Making the Agriculture Sector Greener in Tanzania

Posted on :Wednesday , 16th August 2023

Tanzania's horticultural sector presents significant opportunities for youth to earn lucrative incomes. However, the use of gasoline or diesel-powered irrigation pumps has negative environmental effects and is an expensive solution.


To mitigate climate change and increase agricultural productivity, the Tanzania Renewable Energy Association (TAREA) partnered with the Dutch Embassy and the Climate Response Facility (CERF) to implement the Climate Smart Agriculture Learning Event from February 27 to March 3. The initiative aimed to promote solar irrigation and targeted government officials from various Ministries and the National Irrigation Commission.


The team visited Jitume Group's 26-acre solar irrigation scheme in Lupembe Lwasenga on February 27. The Group previously used diesel pumps, costing TZS 70,000 per day, but switched to solar PV irrigation through the support of the ELICO Foundation. The farm grows maize, tomatoes, beans, green peas, and onions.


On February 28, the participants visited Kibidula Farm, owned by the 7th Day Church, which has a 200-hectare irrigated area of the 1,000 hectares total. The farm grows avocados for export and local markets and relies on solar photovoltaic electricity for 95% of its irrigation needs. The irrigation system comprises a solar photovoltaic generator of 78kWp and 2 pumps with a capacity of 25kW.


Scaling up Solar Irrigation Technology


On March 3, a workshop in Dar es Salaam brought together participants from the study visits, solar irrigation suppliers, and development partners. The workshop included plenary sessions and group work on scaling up the adoption of solar irrigation technologies.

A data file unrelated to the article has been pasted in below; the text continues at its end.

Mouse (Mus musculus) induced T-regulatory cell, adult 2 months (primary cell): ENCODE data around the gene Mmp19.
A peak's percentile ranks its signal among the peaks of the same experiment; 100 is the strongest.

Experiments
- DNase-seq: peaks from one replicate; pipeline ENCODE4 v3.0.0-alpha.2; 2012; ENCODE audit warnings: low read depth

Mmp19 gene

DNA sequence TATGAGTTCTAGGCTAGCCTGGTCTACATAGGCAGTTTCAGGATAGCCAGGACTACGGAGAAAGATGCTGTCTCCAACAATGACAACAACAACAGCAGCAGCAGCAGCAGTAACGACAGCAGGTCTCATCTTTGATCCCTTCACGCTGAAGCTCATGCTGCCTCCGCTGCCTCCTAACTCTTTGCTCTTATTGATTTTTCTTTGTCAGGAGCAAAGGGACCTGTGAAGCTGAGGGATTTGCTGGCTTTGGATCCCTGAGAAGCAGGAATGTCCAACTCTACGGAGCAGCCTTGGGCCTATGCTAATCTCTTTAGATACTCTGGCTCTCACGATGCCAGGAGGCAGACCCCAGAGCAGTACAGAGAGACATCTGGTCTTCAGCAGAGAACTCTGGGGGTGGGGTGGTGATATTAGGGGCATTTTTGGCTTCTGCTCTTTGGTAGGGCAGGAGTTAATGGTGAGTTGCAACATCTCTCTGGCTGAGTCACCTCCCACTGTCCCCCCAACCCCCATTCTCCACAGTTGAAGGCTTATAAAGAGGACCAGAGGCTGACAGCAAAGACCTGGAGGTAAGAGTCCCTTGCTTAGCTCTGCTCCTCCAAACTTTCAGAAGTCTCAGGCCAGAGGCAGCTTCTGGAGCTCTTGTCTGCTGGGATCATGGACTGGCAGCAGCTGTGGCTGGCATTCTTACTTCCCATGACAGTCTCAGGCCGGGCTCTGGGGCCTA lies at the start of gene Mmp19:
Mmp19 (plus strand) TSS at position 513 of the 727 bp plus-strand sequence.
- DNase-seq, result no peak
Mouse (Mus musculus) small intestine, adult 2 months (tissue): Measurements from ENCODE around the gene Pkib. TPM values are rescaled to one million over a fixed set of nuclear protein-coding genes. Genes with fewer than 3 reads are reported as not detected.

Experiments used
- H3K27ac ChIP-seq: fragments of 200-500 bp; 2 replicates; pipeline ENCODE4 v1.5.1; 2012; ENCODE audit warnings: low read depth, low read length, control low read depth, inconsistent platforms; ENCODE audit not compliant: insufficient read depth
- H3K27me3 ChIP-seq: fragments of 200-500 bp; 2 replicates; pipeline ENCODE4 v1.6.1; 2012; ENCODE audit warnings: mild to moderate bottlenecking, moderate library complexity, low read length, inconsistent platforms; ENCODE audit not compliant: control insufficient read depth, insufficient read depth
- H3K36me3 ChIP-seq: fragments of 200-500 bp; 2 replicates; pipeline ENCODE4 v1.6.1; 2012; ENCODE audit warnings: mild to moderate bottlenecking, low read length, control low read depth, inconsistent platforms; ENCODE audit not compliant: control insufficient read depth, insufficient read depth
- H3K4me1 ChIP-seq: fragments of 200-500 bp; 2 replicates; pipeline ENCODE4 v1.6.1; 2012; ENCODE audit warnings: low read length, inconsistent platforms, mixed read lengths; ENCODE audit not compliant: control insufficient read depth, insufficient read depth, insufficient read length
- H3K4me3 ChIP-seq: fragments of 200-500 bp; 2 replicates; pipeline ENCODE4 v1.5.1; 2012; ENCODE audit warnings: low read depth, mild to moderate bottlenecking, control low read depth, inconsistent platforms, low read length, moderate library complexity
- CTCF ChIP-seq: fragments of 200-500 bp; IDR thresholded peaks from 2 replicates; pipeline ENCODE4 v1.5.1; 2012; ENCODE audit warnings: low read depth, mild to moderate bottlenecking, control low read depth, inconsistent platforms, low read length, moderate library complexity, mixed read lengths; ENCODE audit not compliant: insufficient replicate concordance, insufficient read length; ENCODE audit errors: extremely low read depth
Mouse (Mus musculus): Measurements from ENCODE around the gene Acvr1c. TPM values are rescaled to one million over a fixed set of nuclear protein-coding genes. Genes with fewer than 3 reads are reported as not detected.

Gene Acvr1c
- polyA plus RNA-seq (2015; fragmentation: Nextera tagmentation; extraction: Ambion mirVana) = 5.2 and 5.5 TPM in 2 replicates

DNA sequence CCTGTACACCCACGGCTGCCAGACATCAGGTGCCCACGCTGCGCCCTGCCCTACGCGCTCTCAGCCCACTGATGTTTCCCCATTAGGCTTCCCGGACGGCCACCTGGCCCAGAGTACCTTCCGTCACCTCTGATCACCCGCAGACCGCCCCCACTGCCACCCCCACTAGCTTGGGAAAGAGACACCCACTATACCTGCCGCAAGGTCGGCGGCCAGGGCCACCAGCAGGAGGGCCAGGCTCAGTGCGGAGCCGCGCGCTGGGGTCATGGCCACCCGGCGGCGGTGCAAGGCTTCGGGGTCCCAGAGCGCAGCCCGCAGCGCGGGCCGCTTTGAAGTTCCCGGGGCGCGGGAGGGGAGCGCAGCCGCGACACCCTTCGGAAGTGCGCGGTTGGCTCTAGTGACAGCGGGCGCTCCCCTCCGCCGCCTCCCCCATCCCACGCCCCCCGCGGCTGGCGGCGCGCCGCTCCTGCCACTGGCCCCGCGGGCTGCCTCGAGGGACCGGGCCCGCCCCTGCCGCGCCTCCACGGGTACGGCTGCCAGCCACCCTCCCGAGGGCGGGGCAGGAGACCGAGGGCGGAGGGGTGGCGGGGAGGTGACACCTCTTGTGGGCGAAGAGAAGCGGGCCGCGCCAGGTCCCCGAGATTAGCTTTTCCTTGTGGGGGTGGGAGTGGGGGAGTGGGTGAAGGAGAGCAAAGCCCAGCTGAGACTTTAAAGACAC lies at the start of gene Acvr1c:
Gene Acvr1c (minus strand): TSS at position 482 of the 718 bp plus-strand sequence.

Participants proposed several solutions, including strengthening coordination between actors, building capacity at all levels, and promoting renewable energy in national projects. The lessons learned from the event highlighted the viability of solar technology for large-scale irrigation, the cost-effectiveness of solar irrigation systems, the need for capacity building in solar irrigation, and the potential for public and private sectors to work together in promoting Climate Smart Agriculture practices.


TAREA proposed waiving Value Added Tax (VAT) for Solar Water Pumping Systems used by farmers for crop irrigation to make these systems more accessible to farmers. This move is expected to lower the cost of these systems significantly and promote wider adoption of solar pumping systems.


It is heartening to see TAREA, in collaboration with the Dutch Embassy and CERF, working towards promoting sustainable renewable energy technologies in Tanzania. The event's takeaways demonstrate that solar technology is a feasible option for irrigation in both large and small farms. TAREA's proposal to waive VAT for solar water pumping systems is expected to be a game-changer and promote wider adoption of these systems. The collaboration between public and private sectors in promoting Climate Smart Agriculture practices is a promising development, and we look forward to seeing more such initiatives in the future.



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